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Fighter Squadron 61
Active26 March 1945-15 April 1959
CountryUnited States
BranchUnited States Navy
Part ofInactive
Nickname(s)Jolly Rogers
EngagementsWorld War II
Aircraft flown
FighterF4U-1 Corsair
F6F-5 Hellcat
FJ-3 Fury
F3H-2M Demon
VF-17 F4U-1s in 1943
"Tired member of VF-17 pauses under the squadron scoreboard at Bougainville" February 1944
VF-61 FJ-3s at NAS Oceana c.1955
VF-61 F3H-2M launches from USS Franklin D. Roosevelt in 1957

Fighter Squadron 61 or VF-61 the Jolly Rogers was a Fighter Squadron of the United States Navy. Originally established as VF-17 on 1 January 1943, it was redesignated as VF-5B on 15 November 1946, redesignated as VF-61 on 28 July 1948 it was disestablished on 15 April 1959. It was the first navy squadron to be designated VF-17.[1]

Operational history[edit]

World War II[edit]

VF-17 was established on January 1, 1943 at NAS Norfolk, with Lieutenant Commander John T. "Tommy" Blackburn as its commander. It was the second Navy fighter squadron to receive the F4U-1 Corsair and the most successful of them all.

Blackburn wanted a squadron insignia that had a piratical theme to it to match the F4U's Corsair designation; hence the skull and crossbones were chosen.[2] The original design was developed by Harry Hollmeyer who became an ace pilot. The squadron helped during the development of the F4U Corsair resulting in some design changes, resulting in the F4U-1A. Unfortunately, the Navy still deemed the Corsair unfit for carrier service and instead of joining USS Bunker Hill, VF-17 became a land-based squadron in the Solomon Islands during most of its deployment to the South Pacific.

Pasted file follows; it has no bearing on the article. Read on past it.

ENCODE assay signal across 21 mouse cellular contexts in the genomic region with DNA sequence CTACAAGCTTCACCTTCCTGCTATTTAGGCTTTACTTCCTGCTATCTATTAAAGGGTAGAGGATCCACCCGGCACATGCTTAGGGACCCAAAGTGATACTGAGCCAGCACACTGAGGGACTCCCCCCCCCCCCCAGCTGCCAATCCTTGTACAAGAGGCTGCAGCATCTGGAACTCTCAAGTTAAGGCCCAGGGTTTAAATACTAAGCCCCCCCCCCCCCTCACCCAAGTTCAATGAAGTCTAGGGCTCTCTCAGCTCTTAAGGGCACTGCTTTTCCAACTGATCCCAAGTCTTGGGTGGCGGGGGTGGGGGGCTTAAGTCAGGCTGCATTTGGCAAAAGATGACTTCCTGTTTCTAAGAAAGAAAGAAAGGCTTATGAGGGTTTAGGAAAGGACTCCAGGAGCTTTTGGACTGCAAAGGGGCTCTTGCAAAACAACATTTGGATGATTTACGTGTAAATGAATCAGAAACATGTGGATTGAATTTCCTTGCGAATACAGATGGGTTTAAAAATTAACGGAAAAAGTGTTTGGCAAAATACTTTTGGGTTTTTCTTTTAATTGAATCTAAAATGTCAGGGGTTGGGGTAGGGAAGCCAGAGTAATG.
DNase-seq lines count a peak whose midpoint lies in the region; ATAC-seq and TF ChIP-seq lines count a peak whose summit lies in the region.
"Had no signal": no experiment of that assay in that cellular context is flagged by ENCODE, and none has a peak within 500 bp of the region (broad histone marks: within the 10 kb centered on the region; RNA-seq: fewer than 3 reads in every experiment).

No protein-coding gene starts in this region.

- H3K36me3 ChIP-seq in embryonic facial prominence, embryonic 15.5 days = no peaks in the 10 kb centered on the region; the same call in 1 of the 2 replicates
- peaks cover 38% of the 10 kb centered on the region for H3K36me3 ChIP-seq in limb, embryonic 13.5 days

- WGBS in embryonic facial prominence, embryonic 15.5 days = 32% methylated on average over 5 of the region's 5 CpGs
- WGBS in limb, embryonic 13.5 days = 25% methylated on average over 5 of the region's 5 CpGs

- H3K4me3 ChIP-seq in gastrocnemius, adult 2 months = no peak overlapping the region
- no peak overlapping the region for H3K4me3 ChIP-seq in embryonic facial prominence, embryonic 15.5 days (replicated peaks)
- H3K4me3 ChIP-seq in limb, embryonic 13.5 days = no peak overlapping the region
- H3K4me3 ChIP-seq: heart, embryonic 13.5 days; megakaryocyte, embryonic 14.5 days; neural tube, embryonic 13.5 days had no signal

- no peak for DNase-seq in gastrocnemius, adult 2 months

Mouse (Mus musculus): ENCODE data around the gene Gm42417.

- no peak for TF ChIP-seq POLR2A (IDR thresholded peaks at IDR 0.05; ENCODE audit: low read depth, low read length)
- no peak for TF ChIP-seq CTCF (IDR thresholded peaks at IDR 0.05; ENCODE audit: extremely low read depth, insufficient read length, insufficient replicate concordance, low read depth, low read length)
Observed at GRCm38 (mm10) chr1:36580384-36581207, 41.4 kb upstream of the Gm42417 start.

On November 8, 1943, the squadron Executive Officer, Roger Hedrick, led a flight which intercepted 39 Japanese fighters over Empress Augusta Bay, Bougainville. As the Japanese fighters fled back to their base, VF-17 was responsible for downing 3 fighters and damaging 4 others. Though outnumbered, the squadron survived the encounter with no losses. This action was typical of the squadron's land-based service in the Solomon Islands in 1943 and 1944, when it went up against the cream of Imperial Japanese Navy pilots then based at Rabaul.

In its two tours of duty in the Solomon Islands, VF-17 had 152 aerial victories and produced 11 aces. VF-17 finished its combat tour on May 10, 1944 and was equipped with the F6F-5 Hellcat moved to the USS Hornet. The squadron amassed 161 victories, and produced 12 aces. Overall, the two combat tours of VF-17 were credited with 313 victories, the most of any US Navy squadron.


In the postwar period the squadron flew the F4U-4 Corsair, F8F-2 Bearcat, F9F-2 Panther and the F9F-8 Cougar. It was disestablished on April 15, 1959.

Following its disestablishment, two other U.S. Naval Aviation squadrons have used the name and insignia of the Jolly Roger: VF-84 (1955-95) and VFA-103.

See also[edit]


  1. ^ "Fighter Squadron Lineage". Naval History and Heritage Command. Retrieved 6 October 2016.
  2. ^ Blackburn, John (1989). The Jolly Rogers. Pocketbooks Simon & Schuster. p. 48. ISBN 0671694936.